Rise of Maasai beading mamas with digital marketing dreams

They have turned a cultural necessity - beading - into a moneymaker. Covid-19 makes digital marketing necessary

In Summary

• Konana is a 46-year-old woman from Samburu, Laikipia North, where beads are not only a form of beauty, but also an important part of culture. Now they are money-makers

• Konana and her friends are looking at a new option to reach customers, social media - Facebook. They're just learning but their area is still 2G

Beading those elaborate colourful collars and necklaces is a skill every young girl must learn and learn well before she can marry.

“If you get married and you cannot make your own bead necklaces and accessories, then you are considered less than ... Well, someone who is not marriage material," Felister Sekento Konana explained.

“People and your in-laws frown at you, wondering how your mother raised you."

Konana, 46, who lives in Naibunga Community Conservancy, Nabolo village, Laikipia county, said in this Northern frontier region, beads are not only a form of beauty, but they are also their life, they are part of the culture.

And so she grew up in Laikipia North seeing her mum do beadwork, she learnt the craft and when she was 12 years old, she loved making necklaces with beads in intricate patterns with reds, orange, yellow, blues, greens, black and white.

"Even when I would take the livestock to graze and shepherd them, I would take my beading along and spend my days making jewellry," she said.

Konana wears her neckpieces everywhere but there are some pieces —a broad, circular, multi-coloured and layered necklace from her neck to just above her bosom — that are very special. She wears it for her interview with the Star.

Another small one hangs over it. Konana has an array of colours and patterns around her neck.

“The necklaces we wear are very significant in our culture, if you don’t have the colourful accessories, it is like you are walking around naked. It is part of who we are as women. It accentuates your beauty.”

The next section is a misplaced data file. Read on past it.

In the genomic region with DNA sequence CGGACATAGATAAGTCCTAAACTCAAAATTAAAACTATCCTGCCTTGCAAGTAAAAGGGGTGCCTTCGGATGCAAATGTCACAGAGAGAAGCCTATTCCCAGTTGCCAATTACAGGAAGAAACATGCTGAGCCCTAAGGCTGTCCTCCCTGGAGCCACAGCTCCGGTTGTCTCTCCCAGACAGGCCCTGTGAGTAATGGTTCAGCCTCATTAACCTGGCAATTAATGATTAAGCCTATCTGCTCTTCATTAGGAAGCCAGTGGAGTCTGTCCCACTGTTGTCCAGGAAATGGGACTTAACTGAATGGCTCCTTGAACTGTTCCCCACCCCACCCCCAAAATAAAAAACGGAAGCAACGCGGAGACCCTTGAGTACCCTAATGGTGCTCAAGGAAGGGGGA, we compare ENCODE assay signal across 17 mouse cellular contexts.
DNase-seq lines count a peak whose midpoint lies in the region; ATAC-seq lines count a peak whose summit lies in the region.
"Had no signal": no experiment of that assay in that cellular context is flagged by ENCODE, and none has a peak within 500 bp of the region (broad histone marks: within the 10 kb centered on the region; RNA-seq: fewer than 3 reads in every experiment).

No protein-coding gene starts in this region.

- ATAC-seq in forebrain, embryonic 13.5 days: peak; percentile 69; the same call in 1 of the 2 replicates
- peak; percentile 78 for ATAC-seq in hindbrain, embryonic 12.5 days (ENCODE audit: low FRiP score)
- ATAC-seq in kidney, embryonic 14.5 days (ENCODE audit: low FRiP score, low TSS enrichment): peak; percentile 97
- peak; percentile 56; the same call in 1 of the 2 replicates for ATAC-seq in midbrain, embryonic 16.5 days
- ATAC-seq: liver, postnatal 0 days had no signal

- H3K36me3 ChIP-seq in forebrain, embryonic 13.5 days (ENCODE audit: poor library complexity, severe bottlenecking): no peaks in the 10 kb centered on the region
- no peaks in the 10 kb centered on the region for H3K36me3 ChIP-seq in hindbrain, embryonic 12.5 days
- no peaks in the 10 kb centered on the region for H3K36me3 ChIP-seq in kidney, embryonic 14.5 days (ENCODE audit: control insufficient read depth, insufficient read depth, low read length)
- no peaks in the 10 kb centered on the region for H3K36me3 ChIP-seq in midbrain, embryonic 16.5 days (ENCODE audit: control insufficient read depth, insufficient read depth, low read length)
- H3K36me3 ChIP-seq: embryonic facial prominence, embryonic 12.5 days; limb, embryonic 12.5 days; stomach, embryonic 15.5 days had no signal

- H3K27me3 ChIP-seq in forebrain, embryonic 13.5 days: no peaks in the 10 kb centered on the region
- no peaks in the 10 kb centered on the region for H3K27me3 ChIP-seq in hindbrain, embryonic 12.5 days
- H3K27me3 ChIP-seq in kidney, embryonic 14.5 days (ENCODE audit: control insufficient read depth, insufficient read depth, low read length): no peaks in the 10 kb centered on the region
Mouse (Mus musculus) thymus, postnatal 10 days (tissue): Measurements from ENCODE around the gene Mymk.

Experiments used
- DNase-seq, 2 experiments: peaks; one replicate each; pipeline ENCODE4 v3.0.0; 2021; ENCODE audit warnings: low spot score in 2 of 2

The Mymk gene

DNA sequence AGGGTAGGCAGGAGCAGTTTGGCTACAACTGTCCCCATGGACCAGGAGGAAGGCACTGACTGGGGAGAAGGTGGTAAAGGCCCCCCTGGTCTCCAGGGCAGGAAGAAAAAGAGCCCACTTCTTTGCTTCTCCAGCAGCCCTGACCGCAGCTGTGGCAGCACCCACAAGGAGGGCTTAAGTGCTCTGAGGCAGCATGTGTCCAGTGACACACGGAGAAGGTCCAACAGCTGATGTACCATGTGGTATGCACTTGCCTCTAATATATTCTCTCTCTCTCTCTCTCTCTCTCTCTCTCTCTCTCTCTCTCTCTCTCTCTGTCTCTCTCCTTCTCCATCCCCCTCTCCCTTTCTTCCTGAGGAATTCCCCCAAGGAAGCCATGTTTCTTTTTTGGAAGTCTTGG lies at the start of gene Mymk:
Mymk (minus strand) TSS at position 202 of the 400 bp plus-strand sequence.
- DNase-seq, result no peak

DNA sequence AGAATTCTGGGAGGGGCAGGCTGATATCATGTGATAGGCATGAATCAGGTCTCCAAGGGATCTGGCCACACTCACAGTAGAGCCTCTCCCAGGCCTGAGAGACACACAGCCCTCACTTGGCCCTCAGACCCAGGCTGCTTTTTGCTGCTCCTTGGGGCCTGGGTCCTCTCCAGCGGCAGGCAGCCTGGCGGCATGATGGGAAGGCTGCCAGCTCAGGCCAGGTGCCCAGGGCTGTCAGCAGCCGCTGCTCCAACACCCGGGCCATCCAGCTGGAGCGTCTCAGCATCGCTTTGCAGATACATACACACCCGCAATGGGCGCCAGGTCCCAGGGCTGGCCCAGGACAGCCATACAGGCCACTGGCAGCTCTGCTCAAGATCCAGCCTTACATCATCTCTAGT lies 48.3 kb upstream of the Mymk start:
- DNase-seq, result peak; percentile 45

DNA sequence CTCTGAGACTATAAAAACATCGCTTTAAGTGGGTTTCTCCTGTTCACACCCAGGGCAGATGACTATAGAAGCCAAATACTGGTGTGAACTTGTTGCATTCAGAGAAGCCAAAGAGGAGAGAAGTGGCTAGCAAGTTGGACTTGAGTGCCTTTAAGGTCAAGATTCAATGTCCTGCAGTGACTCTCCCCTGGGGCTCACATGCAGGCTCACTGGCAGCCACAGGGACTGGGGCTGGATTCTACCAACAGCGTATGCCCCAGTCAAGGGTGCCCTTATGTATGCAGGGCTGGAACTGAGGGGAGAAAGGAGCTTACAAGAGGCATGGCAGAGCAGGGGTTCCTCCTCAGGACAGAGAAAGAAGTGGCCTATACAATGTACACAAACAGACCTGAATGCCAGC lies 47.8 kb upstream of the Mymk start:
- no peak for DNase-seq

"When I herd the goats, I cannot wear all of them though because they will constrict my movement in case I came across a wild animal and I need to run."

A woman beads one of the products for sale.
ACCESSORIES: A woman beads one of the products for sale.
Image: NRT

Now, these beauty accessories have more than cultural meaning — they mean money.

“It is a valuable commodity that not only proves I’m well versed in my culture but also means my expertise can empower myself and my family financially," she said.

As a young girl, Konana dreamed of being a businesswoman but that seemed like a mirage.

She got married when she was 13 and in 33 years of marriage, she bore 10 children.

"I wanted to be financially independent so much that I used to buy sugar and tobacco and sell at a higher price to get some profit. Then I got into making bead products," Konana said.

Her skills and passion has helped her earn a living.

Konana is one of the women who make bead products for BeadWORKS, a handicraft business that harnesses the rich beading tradition of northern Kenya to improve livelihoods and empower women.The programme run by the Northern Rangelands Trust (NRT) began two years ago.

"I make the bead products after completing house chores like fetching water, firewood and herding."

Felister Sekento Konana is shown how to use Facebook by Beatrice Lempaira, the production manager of BeadWorks - NRT Trading,